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N-Acetylcysteine in Patients With Sickle Cell Disease

Information source: Academisch Medisch Centrum - Universiteit van Amsterdam (AMC-UvA)
ClinicalTrials.gov processed this data on August 23, 2015
Link to the current ClinicalTrials.gov record.

Condition(s) targeted: Sickle Cell Disease

Intervention: N-Acetylcysteine (Drug); Placebo (Drug)

Phase: Phase 3

Status: Recruiting

Sponsored by: Academisch Medisch Centrum - Universiteit van Amsterdam (AMC-UvA)

Official(s) and/or principal investigator(s):
Bart Biemond, MD, PhD, Principal Investigator, Affiliation: Academisch Medisch Centrum - Universiteit van Amsterdam (AMC-UvA)
Karin Fijnvandraat, MD, PhD, Principal Investigator, Affiliation: Academisch Medisch Centrum - Universiteit van Amsterdam (AMC-UvA)

Overall contact:
Bart Biemond, MD, PhD, Phone: +31-20-5665785, Email: b.j.biemond@amc.nl

Summary

The primary aim of this study is to evaluate the effect of the drug N-Acetylcysteine on the frequency of pain in daily life in patients with Sickle Cell Disease (SCD). Pain is an invalidating hallmark of this disease and has a considerable impact on the Quality of Life of patients and the medical health care system. Oxidative stress is hypothesized to play a central role in its pathophysiology. In pilot studies the administration of N-Acetylcysteine (NAC) resulted in a reduction of oxidative stress. Moreover, administration of NAC seemed to decrease hospitalization for painful crises in a small pilot study in patients with SCD. This study will be performed as a multicenter, randomized, controlled trial where patients will be treated with either NAC or placebo for a period of 6 months. The investigators expect that NAC can reduce the frequency of pain in patients with SCD, thereby improving their quality of life and participation in society.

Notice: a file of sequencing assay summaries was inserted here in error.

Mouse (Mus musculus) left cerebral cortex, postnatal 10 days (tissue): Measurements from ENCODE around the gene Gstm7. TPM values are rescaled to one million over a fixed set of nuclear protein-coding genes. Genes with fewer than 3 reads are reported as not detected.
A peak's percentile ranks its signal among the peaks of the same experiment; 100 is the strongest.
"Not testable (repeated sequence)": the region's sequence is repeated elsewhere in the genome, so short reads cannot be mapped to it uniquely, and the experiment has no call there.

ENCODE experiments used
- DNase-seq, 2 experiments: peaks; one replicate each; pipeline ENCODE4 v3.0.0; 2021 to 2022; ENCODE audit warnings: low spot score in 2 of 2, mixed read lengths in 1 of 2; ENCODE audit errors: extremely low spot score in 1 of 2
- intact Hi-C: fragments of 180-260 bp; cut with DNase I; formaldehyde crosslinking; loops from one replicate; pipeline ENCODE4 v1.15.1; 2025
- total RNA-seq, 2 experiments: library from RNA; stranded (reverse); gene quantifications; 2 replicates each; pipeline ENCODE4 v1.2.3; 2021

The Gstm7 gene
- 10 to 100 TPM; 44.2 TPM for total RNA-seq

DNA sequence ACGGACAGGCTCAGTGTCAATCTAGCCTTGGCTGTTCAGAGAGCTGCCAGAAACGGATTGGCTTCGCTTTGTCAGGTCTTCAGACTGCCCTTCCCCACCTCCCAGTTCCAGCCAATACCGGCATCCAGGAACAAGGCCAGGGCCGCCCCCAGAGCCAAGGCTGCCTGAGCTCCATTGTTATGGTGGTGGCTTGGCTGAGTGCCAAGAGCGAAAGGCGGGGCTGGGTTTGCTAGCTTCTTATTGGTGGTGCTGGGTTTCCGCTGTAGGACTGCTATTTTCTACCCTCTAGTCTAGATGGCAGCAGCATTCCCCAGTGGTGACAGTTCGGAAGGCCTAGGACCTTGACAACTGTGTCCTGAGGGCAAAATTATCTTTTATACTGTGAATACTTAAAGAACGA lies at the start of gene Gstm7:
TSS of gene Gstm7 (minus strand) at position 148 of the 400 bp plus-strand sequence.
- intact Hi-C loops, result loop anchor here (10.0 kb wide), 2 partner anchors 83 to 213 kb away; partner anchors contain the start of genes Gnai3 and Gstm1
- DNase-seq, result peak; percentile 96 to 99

Clinical Details

Official title: N-Acetylcysteine in Patients With Sickle Cell Disease - Reducing the Incidence of Daily Life Pain

Study design: Allocation: Randomized, Endpoint Classification: Efficacy Study, Intervention Model: Parallel Assignment, Masking: Double Blind (Subject, Caregiver, Investigator, Outcomes Assessor), Primary Purpose: Prevention

Primary outcome: The frequency of SCD related pain in daily life in days per patient

Secondary outcome:

The severity of SCD related pain in daily life, using a 0-10 numerical rating scale (NRS) in the study pain diary.

The incidence of painful crises. The rate of painful crises will be defined as the number of crises and crisis days per patient in proportion to the total time of intervention (6 months) per treatment group.

The severity of painful crises. This will be defined using a 0-10 numerical rating scale (NRS) in the pain diary.

The frequency of hospital admissions, defined as the number of admissions per patient in proportion to total time of intervention.